Rich concentrate

Cold-brewed coffee relies on time, rather than heat, for extraction. Coffee grounds are steeped in water for about 12 hours at room temperature, then strained. The result is a rich coffee concentrate that lasts for weeks in the refrigerator.

The first time I had cold-brewed iced coffee, I did a double-take.

Where was all the acidity? That unpleasant tang of over-roasted beans or burnt, then cooled coffee?

They were nowhere to be found. This was, without a doubt, the smoothest, purest cup of iced coffee I'd ever had. It was love at first sip.

I've since learned that cold-brewed devotees are everywhere, especially in the Bay Area. Blue Bottle, Ritual and Four Barrel in San Francisco all cold-brew their iced coffee, as does Peerless in Oakland.

To these coffee specialists, brewing hot coffee, then cooling it, isn't an option.

"It's terrible," says Ritual's Eileen Hassi. "It gives it a funk, for lack of a better word."

James Freeman, Blue Bottle's owner, spent several thousand dollars for the pair of cold-brewers used to make Kyoto-style iced coffee at his Mint Plaza cafe in San Francisco.

The towering contraption features globes that are filled with water, which drips down through coffee grounds and into a pitcher below at the rate of about one drop per second. It takes 24 to 30 hours for the drippers to yield a pitcher of coffee.

Do it at home

It's a super-tech-y, super-expensive way to achieve cold-brewed excellence, but the gist can be approximated at home without any fancy equipment. Perhaps the best-known cold-brewing system is the Toddy, a decidedly low-tech plastic tub with a wool filter that was developed by Cornell University engineering graduate Todd Simpson in 1964.

But all you really need is a big pot and a strainer. In fact, this was Chronicle's favorite method of cold brewing in blind tasting we did to accompany this story. (See sidebar for full results). A French press works, too, although you won't be able to make a big batch at once.

Whatever method you choose, just use about a pound of coarse-ground coffee for every 10 cups of water. Let the grounds steep for 12 hours, then strain. Once you have the coffee concentrate, you pour out exactly how much you want, when you want, adding water or milk to dilute.

I like my coffee black and iced, year-round, worldwide. And while that's meant getting my share of hot coffee poured directly over ice - is anything worse? - I'll still order it time and again when I'm away from home.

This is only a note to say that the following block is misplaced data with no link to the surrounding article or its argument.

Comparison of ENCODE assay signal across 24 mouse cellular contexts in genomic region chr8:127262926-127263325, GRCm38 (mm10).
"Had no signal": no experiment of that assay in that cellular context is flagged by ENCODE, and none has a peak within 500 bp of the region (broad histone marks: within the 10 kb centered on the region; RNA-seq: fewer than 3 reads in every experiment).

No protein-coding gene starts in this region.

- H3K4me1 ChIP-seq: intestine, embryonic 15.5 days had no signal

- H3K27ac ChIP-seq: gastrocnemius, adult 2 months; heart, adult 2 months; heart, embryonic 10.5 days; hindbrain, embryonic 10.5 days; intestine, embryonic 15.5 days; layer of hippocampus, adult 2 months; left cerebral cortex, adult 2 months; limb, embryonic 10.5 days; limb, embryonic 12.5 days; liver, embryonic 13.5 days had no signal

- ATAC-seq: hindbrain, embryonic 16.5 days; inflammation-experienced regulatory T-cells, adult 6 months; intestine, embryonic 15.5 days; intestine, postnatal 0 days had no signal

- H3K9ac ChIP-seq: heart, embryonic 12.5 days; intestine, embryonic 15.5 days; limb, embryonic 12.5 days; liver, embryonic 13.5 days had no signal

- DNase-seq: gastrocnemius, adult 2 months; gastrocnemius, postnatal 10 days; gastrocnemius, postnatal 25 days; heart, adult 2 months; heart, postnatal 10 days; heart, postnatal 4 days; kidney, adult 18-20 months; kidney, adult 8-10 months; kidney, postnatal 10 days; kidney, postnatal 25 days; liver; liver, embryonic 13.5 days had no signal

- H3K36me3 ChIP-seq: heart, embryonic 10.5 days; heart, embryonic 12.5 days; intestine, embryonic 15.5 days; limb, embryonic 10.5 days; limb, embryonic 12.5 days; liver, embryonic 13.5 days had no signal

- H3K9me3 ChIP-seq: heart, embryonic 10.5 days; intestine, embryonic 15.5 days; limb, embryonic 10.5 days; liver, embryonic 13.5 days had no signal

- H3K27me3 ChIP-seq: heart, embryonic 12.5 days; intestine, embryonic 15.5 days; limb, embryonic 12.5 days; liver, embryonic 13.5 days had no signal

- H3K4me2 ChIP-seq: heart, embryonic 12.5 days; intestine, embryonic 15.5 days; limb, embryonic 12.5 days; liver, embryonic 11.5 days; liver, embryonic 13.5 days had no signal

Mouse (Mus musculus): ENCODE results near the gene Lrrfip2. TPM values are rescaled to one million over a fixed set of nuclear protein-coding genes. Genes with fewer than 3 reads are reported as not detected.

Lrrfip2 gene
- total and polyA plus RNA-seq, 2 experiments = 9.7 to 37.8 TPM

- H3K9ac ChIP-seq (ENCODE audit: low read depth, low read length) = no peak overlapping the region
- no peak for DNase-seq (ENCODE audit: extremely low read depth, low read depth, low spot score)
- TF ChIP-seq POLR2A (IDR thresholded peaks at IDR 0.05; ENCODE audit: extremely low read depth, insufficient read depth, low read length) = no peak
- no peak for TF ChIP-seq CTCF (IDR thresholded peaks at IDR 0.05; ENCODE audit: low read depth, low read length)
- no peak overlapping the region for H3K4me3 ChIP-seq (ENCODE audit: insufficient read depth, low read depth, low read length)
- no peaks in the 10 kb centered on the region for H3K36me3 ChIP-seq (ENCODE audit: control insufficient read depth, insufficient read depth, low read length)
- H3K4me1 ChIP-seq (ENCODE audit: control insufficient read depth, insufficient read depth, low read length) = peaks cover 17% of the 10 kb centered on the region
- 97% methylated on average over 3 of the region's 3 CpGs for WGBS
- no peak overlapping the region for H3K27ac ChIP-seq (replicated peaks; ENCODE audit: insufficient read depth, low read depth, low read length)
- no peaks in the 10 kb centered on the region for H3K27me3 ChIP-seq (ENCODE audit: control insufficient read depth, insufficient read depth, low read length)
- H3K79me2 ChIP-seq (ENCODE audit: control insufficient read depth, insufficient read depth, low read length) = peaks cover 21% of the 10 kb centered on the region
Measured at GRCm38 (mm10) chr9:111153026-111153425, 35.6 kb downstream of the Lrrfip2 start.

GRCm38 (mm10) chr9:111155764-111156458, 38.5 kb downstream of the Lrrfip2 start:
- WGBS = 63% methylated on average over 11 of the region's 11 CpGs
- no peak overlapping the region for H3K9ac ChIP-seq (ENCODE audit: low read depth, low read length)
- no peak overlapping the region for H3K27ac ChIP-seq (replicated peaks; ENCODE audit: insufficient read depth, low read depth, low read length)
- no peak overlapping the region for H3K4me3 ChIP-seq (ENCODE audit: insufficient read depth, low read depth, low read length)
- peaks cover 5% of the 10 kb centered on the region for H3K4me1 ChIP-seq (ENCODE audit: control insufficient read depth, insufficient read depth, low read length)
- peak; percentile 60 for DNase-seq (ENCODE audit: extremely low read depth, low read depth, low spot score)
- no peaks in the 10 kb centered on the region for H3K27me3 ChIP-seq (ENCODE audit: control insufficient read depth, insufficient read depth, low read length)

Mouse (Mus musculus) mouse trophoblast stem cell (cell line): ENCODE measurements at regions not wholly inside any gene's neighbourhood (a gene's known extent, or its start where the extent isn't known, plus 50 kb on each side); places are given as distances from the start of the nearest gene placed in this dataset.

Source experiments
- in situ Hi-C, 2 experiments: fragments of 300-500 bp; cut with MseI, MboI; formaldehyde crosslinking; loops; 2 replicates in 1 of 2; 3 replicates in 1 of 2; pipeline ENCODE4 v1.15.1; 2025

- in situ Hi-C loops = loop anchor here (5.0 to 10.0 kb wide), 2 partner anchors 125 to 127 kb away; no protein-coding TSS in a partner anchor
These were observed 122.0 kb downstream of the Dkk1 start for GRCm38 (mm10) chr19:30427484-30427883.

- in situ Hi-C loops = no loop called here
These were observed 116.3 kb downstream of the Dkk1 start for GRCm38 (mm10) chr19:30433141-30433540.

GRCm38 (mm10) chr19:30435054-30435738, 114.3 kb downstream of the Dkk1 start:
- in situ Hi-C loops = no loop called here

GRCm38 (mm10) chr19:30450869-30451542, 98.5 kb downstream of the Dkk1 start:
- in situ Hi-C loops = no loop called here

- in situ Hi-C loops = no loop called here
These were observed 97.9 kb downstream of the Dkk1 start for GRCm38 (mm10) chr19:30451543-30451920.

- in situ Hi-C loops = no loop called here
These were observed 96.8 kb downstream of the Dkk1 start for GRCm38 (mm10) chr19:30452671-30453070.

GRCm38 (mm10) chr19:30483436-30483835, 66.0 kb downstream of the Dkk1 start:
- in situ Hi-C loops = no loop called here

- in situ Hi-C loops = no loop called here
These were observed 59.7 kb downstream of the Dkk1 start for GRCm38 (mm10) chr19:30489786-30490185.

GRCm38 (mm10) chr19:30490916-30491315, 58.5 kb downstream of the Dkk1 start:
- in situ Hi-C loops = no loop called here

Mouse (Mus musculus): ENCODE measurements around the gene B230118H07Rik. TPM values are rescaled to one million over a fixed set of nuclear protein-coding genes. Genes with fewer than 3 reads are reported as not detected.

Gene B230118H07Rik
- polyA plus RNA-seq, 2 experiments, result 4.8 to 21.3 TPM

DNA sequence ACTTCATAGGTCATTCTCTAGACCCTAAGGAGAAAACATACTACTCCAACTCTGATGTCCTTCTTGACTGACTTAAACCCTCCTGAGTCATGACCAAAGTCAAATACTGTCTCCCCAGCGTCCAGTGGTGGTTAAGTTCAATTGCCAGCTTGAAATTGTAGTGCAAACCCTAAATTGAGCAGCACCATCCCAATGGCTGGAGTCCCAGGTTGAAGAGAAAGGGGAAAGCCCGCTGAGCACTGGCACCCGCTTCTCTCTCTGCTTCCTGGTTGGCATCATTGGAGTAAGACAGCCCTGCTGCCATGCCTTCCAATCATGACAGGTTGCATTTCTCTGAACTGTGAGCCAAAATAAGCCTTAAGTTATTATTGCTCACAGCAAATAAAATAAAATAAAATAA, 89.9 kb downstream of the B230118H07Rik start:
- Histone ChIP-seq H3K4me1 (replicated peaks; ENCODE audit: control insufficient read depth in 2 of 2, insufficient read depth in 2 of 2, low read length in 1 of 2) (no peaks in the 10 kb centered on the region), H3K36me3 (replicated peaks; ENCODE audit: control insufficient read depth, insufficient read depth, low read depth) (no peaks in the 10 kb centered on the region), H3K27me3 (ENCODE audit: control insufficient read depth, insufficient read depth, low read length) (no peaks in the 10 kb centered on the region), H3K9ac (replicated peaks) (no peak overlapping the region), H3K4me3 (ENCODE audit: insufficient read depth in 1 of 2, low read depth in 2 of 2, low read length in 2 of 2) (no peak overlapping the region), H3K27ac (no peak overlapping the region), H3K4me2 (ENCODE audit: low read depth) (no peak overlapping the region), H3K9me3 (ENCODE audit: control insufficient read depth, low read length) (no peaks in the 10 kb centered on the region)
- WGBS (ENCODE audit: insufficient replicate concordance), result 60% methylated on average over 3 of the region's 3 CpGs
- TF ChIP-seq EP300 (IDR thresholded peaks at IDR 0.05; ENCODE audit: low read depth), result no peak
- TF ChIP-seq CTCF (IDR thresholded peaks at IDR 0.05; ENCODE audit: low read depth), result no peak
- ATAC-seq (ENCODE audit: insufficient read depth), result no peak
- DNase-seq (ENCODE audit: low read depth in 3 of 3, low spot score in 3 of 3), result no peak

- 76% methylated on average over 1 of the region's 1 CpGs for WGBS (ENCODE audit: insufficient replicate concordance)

Why? Because a good cup of cold-brewed coffee never fails to warm the soul, whether it's a damp 50 degrees in San Francisco or an oppressive 95 degrees in Manhattan.

Rich Coffee Soft Serve

This dessert from Lynne Char Bennett features the same method as cold-infused coffee concentrate, only using cream. It results in a beverage that's less bitter than one that infuses ground coffee into warm/hot cream. This dessert's texture is reminiscent of soft-serve ice cream albeit with a richer creaminess, so a small portion should amply satisfy.

  • 1/4 cup coarsely ground coffee
  • 3/4 cup heavy cream
  • 2 1/2 to 3 teaspoons Splenda or sugar, or to taste (see Note)
  • -- Drop or two of vanilla extract (optional)
  • 1/2 cup low-fat yogurt
  • -- Maldon salt (optional)

Instructions: Stir coffee into cream. Cover and refrigerate at least 12 hours, stirring once or twice. Use a double layer of cheesecloth or fine mesh sieve and strain into a mixing bowl (or you can use a press pot). Add Splenda and vanilla, if using. Whip into firm peaks then fold in yogurt. Taste and adjust sweetness. An optional sprinkle of Maldon salt just before serving will perk up the flavors.

Note: The amount of sweetness needed will depend on the tanginess of the yogurt. If you don't need to watch carbs, you can easily use sugar instead of Splenda. If that is the case, a garnish of chopped chocolate-covered coffee beans is a great addition.

Alternate: For a quick version with intense coffee flavor, dissolve 2 to 3 teaspoons espresso powder in 2 teaspoons of espresso. Thoroughly mix that into 1/2 cup heavy cream along with 2 tablespoons sugar or to taste. Whisk to stiff peaks fold in 3/4 cup low-fat yogurt. If made very much ahead, this version will need to be refolded since the espresso will eventually settle at the bottom.

Classic Cold-Brewed Iced Coffee

Makes 4 to 5 cups coffee concentrate, enough for about 10 cups of iced coffee

You've heard the saying: the fresher the beans, the better the coffee. Same goes for the quality of what makes up nearly 99 percent of coffee - water. This concentrate will last for up to two weeks in the refrigerator.

Instructions: Place coffee and water in a pitcher or other non-reactive vessel. Stir to make sure all the grounds are wet. Let steep at room temperature for 12 hours. Line a fine-mesh sieve with a paper coffee filter or folded-over cheesecloth. Strain coffee by pouring through filter into a pitcher or other glass container. Cover and refrigerate up to 2 weeks.

To serve: Unless you're a serious caffeine junkie, you'll want to dilute the concentrate with water or milk. I like a 1:1 ratio of coffee to water, which yields a pretty strong cup. Add more or less depending on your taste, and serve over ice.

Blue Bottle's New Orleans-Style Iced Coffee

Makes 4 to 5 cups coffee concentrate, enough for about 8 to 10 cups iced coffee

Blue Bottle's most popular iced coffee features chicory for a nutty nuance. The sweetened concentrate will last two days in the refrigerator. To keep the concentrate longer, add simple syrup to each glass as you make it.

  • 1 pound coffee, coarsely ground
  • 1 1/2 ounces dried chicory root (see Note)
  • 2 1/2 quarts water
  • 3 ounces simple syrup (see note)
  • 4 to 5 cups milk

Instructions: Combine coffee, chicory and water in a large stockpot. Stir with a spoon to make sure all grounds are wet. Cover and let steep at room temperature for 8 to 12 hours. Strain through a fine mesh sieve into a large glass jar or pitcher. Stir in simple syrup, cover and refrigerate.